Sharing the love

Janet Rose was in the hair product aisle at Walmart when she started talking with a pharmacy employee.

Rose was looking for a product to help turn her hair silver. The store employee had cancer, and she opened up to Rose about how she wished her own hair had not grown back gray after completing chemotherapy and radiation.

The two started talking about the employee’s children. They were not planning to come see her, to make sure she was OK after her treatments.

“It broke my heart. As a Christian, so many times we say, ‘I will pray for you.’ But for some reason, God said, ‘Do it now,’” Rose said.

Rose asked the woman if she could pray for her. She said yes. And there, in an aisle in Walmart, she did.

“She just walked right into my arms, and I prayed for her,” Rose said.

“If you got cancer, you want somebody around that loves you.”

Rose wants to be that person to cancer patients in Brown County.

She and 15 other members of the Heart of Christ Ministries and the Country Gospel Church are trained and ready to minister to patients and their families. They were trained by Heart of Christ Ministries associate pastor Timothy Larrison after he completed the Our Journey of Hope Cancer Care Ministry program in May.

It’s sponsored by the Cancer Treatment Centers of America in Chicago and is available to all church leaders in the country who wish to build their own cancer care ministry.

Currently, Thriving Hope Cancer Care Ministry visits with three cancer patients, Larrison said.

He decided to complete the training after losing his father-in-law last November to Stage 4 lung cancer.

“I had felt like the Lord wanted me to go to this training just to be able to minister to those that are ailing from cancer and are in their cancer journey,” he said, “just to serve the Lord in that matter.”

When Larrison returned from Chicago and began training people in his congregation, his family was hit again.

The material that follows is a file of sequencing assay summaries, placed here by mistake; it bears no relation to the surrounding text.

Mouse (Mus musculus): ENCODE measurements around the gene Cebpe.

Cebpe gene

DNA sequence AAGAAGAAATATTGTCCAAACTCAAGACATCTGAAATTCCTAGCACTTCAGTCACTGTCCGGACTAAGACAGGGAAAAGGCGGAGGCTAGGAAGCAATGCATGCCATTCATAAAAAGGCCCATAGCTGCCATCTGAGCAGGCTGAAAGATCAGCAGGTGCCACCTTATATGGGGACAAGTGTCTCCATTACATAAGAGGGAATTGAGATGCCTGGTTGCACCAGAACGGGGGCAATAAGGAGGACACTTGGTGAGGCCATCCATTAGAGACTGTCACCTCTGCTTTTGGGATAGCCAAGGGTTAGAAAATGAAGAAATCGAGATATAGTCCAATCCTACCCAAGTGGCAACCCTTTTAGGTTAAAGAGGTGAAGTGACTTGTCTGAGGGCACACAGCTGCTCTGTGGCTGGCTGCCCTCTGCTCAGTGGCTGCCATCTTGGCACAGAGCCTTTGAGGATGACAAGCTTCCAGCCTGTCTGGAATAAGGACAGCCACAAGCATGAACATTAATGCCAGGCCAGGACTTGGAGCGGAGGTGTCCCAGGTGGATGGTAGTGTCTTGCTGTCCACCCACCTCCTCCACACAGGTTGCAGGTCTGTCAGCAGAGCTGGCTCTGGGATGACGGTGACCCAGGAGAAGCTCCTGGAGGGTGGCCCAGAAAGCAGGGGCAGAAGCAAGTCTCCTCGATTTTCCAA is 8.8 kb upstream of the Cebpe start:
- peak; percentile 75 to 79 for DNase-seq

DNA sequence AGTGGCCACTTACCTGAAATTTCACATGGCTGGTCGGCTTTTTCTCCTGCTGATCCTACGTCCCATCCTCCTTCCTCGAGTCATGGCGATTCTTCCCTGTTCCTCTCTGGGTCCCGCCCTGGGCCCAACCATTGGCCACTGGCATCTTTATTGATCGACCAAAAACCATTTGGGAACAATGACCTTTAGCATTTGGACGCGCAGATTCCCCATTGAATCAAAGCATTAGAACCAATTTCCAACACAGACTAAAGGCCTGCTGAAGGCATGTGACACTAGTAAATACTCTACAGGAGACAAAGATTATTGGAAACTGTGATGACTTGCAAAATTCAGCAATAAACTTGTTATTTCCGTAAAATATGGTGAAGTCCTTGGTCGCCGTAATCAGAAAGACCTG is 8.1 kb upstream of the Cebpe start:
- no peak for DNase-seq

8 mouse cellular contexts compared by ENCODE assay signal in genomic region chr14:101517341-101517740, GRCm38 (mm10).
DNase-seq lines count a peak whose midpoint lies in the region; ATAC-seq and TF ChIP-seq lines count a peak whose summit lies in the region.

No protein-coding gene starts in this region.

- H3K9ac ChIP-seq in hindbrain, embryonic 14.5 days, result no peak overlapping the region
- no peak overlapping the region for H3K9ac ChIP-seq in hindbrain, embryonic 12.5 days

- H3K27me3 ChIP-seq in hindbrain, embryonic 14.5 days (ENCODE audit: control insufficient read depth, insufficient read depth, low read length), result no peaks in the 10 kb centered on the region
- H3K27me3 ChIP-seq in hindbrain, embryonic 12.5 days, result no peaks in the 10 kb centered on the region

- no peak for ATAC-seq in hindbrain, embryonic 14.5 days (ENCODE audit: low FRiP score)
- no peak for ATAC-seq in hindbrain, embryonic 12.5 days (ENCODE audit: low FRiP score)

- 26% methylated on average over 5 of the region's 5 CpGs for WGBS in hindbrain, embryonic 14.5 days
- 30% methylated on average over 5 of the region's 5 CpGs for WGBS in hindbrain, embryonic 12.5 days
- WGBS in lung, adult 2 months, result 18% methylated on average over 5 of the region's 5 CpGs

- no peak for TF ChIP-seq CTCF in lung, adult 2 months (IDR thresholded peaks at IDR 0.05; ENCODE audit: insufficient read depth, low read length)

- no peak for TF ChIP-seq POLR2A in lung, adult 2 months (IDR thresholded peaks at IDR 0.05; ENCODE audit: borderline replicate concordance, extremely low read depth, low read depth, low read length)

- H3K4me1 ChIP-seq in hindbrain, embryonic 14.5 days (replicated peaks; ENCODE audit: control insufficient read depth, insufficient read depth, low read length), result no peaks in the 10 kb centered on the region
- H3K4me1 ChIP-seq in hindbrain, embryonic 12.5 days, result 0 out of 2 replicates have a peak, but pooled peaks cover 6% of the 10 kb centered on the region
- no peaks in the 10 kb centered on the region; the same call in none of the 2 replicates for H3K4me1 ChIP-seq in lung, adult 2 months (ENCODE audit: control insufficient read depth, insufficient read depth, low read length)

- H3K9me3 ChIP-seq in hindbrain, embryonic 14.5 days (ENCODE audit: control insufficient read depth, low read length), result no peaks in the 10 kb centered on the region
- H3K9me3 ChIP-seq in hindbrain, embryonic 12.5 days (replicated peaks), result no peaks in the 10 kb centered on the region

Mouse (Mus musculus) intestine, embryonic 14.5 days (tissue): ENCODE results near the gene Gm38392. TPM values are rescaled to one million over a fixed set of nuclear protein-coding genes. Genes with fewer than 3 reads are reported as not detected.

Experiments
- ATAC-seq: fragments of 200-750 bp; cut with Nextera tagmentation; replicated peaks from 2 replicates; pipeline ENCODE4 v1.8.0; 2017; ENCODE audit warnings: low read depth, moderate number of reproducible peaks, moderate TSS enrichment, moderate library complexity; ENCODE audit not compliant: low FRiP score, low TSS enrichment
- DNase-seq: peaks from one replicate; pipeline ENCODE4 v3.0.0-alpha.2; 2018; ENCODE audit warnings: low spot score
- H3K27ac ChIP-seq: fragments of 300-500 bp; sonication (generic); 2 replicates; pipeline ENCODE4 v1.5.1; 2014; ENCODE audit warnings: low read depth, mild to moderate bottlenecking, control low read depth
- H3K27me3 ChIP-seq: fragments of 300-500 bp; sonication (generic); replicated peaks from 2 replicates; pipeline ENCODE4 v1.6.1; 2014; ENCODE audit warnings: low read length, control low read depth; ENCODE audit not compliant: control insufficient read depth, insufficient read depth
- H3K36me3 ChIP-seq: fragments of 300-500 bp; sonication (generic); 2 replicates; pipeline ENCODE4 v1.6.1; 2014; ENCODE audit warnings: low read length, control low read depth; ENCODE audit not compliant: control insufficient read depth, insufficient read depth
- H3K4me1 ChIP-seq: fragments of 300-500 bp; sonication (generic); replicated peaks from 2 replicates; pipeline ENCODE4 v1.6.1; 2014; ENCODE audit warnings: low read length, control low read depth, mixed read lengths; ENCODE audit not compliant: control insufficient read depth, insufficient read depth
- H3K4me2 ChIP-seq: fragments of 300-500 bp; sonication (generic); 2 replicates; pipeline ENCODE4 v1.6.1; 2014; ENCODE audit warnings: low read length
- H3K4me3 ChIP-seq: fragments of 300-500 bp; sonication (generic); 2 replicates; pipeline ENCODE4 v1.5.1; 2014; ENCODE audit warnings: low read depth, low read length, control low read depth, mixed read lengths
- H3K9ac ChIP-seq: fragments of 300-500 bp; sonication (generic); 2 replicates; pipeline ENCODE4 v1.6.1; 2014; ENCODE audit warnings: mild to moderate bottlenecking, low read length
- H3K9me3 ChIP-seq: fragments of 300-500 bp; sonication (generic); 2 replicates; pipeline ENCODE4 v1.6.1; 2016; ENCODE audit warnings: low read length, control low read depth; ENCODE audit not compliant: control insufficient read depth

In July, his mother-in-law was diagnosed with the same type of cancer that took her husband’s life the year before.

“I often wonder if it was because of my father-in-law or if it was to prepare me for her,” he said about taking the training.

Larrison’s wife is now her mother’s full-time caregiver.

Thriving Hope Cancer Care ministers visit the Larrison home to bring food and visit with his mother-in-law, who is now living with the family full time.

“Now, we’ve gone from her being a minister to cancer patients to being a caregiver in the home,” he said about his wife.


ng hopeMinistering is not limited to cancer patients. It is for loved ones and caregivers, too.“Whether it be a spouse, daughter or son, the primary caregiver is just as much affected by this as the one that is going through the cancer — maybe not so much physically, but emotionally and spiritually as well. Being able to go in and sit down with them maybe on a separate occasion and say, ‘Hey, how are things going? What are your biggest concerns? What are your biggest worries?’” Larrison said.

The biggest reason for creating this ministry is to give cancer patients a cheerleader, Larrison said.

“Three things that we firmly believe in are: God provides the healing, the doctors provide the treatment, and we simply are there to provide hope, love and encouragement.”